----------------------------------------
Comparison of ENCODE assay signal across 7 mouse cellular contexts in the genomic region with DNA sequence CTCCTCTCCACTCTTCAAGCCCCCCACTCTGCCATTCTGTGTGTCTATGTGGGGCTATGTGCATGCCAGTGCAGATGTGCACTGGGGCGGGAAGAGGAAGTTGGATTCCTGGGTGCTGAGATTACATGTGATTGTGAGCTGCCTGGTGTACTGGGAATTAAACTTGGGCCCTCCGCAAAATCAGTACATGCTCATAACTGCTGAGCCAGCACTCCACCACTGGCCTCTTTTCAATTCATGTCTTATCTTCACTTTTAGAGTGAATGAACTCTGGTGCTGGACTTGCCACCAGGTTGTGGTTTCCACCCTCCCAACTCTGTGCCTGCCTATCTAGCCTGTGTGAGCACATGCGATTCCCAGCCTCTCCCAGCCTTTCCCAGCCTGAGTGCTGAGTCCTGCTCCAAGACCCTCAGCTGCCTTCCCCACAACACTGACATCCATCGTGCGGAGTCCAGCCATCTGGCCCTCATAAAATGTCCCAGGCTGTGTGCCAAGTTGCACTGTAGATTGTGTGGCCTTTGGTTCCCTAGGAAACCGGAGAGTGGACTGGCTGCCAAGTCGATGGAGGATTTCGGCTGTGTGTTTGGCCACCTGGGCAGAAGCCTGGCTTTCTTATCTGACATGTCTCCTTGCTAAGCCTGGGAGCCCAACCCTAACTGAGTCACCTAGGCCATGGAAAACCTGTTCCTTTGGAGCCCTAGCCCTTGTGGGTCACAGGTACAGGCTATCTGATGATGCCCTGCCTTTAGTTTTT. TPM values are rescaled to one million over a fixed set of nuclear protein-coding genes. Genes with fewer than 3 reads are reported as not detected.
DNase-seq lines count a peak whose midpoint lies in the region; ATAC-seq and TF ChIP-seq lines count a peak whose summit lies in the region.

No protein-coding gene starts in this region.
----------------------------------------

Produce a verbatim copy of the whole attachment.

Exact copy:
Comparison of ENCODE assay signal across 7 mouse cellular contexts in the genomic region with DNA sequence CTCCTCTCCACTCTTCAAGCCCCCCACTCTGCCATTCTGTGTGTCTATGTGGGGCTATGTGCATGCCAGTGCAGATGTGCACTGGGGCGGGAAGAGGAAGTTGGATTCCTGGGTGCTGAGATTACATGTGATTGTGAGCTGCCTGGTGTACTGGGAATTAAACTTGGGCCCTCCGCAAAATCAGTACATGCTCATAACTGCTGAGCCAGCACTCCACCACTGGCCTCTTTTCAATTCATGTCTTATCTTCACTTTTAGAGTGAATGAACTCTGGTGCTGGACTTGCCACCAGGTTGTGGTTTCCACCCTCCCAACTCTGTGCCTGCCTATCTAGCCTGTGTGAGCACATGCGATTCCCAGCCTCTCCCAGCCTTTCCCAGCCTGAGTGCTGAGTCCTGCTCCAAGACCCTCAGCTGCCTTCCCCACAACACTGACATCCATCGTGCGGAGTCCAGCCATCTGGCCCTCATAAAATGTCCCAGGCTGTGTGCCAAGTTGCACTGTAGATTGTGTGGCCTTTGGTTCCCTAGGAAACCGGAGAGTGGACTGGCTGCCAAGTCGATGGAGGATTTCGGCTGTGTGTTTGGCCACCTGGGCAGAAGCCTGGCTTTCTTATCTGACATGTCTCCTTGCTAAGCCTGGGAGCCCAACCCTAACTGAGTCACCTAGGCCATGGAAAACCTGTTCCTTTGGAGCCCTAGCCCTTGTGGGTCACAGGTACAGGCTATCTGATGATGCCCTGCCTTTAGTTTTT. TPM values are rescaled to one million over a fixed set of nuclear protein-coding genes. Genes with fewer than 3 reads are reported as not detected.
DNase-seq lines count a peak whose midpoint lies in the region; ATAC-seq and TF ChIP-seq lines count a peak whose summit lies in the region.

No protein-coding gene starts in this region.